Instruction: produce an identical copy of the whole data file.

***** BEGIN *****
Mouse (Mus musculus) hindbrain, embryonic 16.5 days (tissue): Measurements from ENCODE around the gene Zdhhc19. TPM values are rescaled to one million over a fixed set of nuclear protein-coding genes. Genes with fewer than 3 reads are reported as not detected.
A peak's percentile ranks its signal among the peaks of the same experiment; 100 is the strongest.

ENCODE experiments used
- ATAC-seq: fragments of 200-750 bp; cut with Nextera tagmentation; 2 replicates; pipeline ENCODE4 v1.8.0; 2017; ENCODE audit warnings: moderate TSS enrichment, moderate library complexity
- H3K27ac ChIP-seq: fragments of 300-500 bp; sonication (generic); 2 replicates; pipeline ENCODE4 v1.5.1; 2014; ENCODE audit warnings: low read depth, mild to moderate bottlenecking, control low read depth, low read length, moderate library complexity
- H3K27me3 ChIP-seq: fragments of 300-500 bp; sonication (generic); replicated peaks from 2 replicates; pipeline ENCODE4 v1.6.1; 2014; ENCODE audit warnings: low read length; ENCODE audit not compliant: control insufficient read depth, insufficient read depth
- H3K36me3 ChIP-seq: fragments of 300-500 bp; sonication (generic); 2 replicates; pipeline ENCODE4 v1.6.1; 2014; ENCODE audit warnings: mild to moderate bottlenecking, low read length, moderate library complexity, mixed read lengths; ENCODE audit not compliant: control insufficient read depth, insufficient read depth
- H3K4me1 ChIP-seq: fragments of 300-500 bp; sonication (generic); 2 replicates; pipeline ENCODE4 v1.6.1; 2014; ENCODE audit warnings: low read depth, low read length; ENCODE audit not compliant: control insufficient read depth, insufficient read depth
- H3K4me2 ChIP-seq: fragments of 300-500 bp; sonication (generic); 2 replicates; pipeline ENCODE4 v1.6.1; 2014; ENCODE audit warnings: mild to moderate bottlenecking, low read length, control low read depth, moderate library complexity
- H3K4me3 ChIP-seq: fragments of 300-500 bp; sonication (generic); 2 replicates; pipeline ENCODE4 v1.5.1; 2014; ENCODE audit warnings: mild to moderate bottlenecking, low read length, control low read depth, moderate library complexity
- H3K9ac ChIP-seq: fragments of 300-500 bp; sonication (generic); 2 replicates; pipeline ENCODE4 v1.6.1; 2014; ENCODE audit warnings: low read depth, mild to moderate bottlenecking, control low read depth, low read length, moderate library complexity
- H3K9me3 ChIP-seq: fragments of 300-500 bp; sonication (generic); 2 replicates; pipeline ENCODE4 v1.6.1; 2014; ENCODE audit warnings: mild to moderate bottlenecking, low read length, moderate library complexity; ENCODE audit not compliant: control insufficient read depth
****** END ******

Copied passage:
Mouse (Mus musculus) hindbrain, embryonic 16.5 days (tissue): Measurements from ENCODE around the gene Zdhhc19. TPM values are rescaled to one million over a fixed set of nuclear protein-coding genes. Genes with fewer than 3 reads are reported as not detected.
A peak's percentile ranks its signal among the peaks of the same experiment; 100 is the strongest.

ENCODE experiments used
- ATAC-seq: fragments of 200-750 bp; cut with Nextera tagmentation; 2 replicates; pipeline ENCODE4 v1.8.0; 2017; ENCODE audit warnings: moderate TSS enrichment, moderate library complexity
- H3K27ac ChIP-seq: fragments of 300-500 bp; sonication (generic); 2 replicates; pipeline ENCODE4 v1.5.1; 2014; ENCODE audit warnings: low read depth, mild to moderate bottlenecking, control low read depth, low read length, moderate library complexity
- H3K27me3 ChIP-seq: fragments of 300-500 bp; sonication (generic); replicated peaks from 2 replicates; pipeline ENCODE4 v1.6.1; 2014; ENCODE audit warnings: low read length; ENCODE audit not compliant: control insufficient read depth, insufficient read depth
- H3K36me3 ChIP-seq: fragments of 300-500 bp; sonication (generic); 2 replicates; pipeline ENCODE4 v1.6.1; 2014; ENCODE audit warnings: mild to moderate bottlenecking, low read length, moderate library complexity, mixed read lengths; ENCODE audit not compliant: control insufficient read depth, insufficient read depth
- H3K4me1 ChIP-seq: fragments of 300-500 bp; sonication (generic); 2 replicates; pipeline ENCODE4 v1.6.1; 2014; ENCODE audit warnings: low read depth, low read length; ENCODE audit not compliant: control insufficient read depth, insufficient read depth
- H3K4me2 ChIP-seq: fragments of 300-500 bp; sonication (generic); 2 replicates; pipeline ENCODE4 v1.6.1; 2014; ENCODE audit warnings: mild to moderate bottlenecking, low read length, control low read depth, moderate library complexity
- H3K4me3 ChIP-seq: fragments of 300-500 bp; sonication (generic); 2 replicates; pipeline ENCODE4 v1.5.1; 2014; ENCODE audit warnings: mild to moderate bottlenecking, low read length, control low read depth, moderate library complexity
- H3K9ac ChIP-seq: fragments of 300-500 bp; sonication (generic); 2 replicates; pipeline ENCODE4 v1.6.1; 2014; ENCODE audit warnings: low read depth, mild to moderate bottlenecking, control low read depth, low read length, moderate library complexity
- H3K9me3 ChIP-seq: fragments of 300-500 bp; sonication (generic); 2 replicates; pipeline ENCODE4 v1.6.1; 2014; ENCODE audit warnings: mild to moderate bottlenecking, low read length, moderate library complexity; ENCODE audit not compliant: control insufficient read depth